With recent news that even Paris has one, food trucks are certainly in vogue these days. In the U.S., they're now spreading from the hot scenes in Los Angeles and New York to smaller cities, like Milwaukee and Madison. Even school systems are jumping on the food truck bandwagon.
A bizarre event has drawn scientists to a beach in Oregon — a floating concrete dock from Japan has washed ashore. It had been ripped from its moorings by last year's tsunami and floated across the Pacific.
The dock is encrusted with mussels, barnacles and other marine life from Asia. Scientists are amazed these organisms survived the 14-month voyage, but they're also worried some of these organisms could become pests in U.S. waters.
And today's last word in business is: Don't drive like my brother. That's the sign off heard each week at the end of NPR's most popular program. Were talking, of course, about CAR TALK. Brothers Tom and Ray Magliozzi have been dispensing humorous auto advice on the radio for more than 25 years. But today, the duo said they're putting the breaks on the program. In October they'll call it quits and no longer record new episodes.
An operation by U.S. Immigration and Customs Enforcement's (ICE) Homeland Security Investigations (HSI) has led to the arrest of 190 people accused of producing, distributing or possessing child pornography.
"Let this operation be a warning to anyone who would think they can use the Internet to exploit children: we are out there looking for you, we will find you, and you will be prosecuted," ICE director John Morton said in a statement.
I'll Have Another, which was set to run for racing glory in Saturday's Belmont Stakes, will not be racing for the Triple Crown.
"History is going to have to wait for another day," owner J. Paul Reddam said during a press conference at Belmont Park, today. Reddam said I'll Have Another, who had good odds of becoming the first winner of a Triple Crown since 1978, was suffering from tendinitis in his left, front tendon and that the colt's racing career was over.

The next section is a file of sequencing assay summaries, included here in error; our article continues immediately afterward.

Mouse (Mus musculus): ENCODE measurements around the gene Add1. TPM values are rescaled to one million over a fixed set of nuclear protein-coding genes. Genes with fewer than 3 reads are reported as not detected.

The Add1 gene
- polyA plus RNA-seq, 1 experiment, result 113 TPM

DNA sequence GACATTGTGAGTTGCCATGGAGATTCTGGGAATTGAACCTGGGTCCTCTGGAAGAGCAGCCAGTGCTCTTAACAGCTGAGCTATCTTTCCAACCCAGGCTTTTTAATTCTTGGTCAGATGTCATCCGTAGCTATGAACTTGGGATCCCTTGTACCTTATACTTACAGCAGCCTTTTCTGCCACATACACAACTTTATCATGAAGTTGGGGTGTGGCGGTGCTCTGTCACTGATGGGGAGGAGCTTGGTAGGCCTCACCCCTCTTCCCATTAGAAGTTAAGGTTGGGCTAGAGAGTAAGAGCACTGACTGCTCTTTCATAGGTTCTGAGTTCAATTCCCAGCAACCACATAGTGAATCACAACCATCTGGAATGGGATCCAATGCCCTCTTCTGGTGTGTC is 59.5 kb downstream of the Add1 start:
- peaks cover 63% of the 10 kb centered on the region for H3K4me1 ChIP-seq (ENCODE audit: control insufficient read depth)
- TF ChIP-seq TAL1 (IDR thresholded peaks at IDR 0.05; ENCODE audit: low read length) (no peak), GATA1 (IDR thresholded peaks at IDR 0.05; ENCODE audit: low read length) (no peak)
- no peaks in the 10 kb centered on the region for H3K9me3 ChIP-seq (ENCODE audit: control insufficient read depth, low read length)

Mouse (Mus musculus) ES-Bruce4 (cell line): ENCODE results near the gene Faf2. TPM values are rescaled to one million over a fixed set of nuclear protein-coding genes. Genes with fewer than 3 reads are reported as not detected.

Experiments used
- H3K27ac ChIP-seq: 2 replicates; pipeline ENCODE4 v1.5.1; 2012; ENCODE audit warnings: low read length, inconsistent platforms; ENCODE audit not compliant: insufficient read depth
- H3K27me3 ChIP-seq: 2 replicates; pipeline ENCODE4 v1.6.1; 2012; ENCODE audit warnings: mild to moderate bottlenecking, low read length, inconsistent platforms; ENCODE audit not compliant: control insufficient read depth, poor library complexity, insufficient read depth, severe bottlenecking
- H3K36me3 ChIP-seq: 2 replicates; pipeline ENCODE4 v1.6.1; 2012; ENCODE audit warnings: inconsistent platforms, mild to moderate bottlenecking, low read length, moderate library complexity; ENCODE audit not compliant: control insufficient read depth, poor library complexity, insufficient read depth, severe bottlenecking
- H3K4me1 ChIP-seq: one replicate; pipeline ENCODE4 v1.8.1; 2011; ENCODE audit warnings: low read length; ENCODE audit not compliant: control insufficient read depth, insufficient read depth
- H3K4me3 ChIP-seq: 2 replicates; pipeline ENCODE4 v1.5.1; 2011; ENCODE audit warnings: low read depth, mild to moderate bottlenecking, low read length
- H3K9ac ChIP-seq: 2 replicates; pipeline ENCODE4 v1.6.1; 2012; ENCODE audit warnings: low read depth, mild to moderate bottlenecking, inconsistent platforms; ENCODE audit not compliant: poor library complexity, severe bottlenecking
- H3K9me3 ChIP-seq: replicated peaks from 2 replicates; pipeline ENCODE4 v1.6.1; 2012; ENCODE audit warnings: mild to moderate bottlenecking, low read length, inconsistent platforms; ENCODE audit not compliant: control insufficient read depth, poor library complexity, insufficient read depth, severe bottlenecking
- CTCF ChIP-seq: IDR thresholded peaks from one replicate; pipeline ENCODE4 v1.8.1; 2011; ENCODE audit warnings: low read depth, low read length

I'm Michel Martin, and this is TELL ME MORE, from NPR News. Later in the program, we're going to check in with the leader of a group of Catholic nuns who are heading out on a bus tour to protest budget cuts to programs that help the poor - this, even as the Vatican singled them out for paying too much attention to social justice issues, and not enough to social issues like abortion and same-sex marriage. We'll ask why they're doing it, and what they say about the Vatican's rebuke. That's our Faith Matters conversation in just a few minutes.
One thing about the economic pain Spain, and other EU countries, are now experiencing - it's offering something of a break to President Obama in this campaign season, where he's trying to fend off Republican attacks on his handling of the sluggish American economy. In a White House press conference this morning, the president was able to point to Europe's financial woes as a drag on the economy here in the U.S.
This just in from NPR's communications department:
June 8, 2012; Our Fair City – Tom and Ray Magliozzi, aka Click and Clack the Tappet Brothers, the comedian mechanics who host NPR's Car Talk, will tell their listeners this afternoon that as of this fall, they'll no longer record new programs. But their weekly call-in series will continue to be distributed by NPR drawing on material from their 25 years of show archives.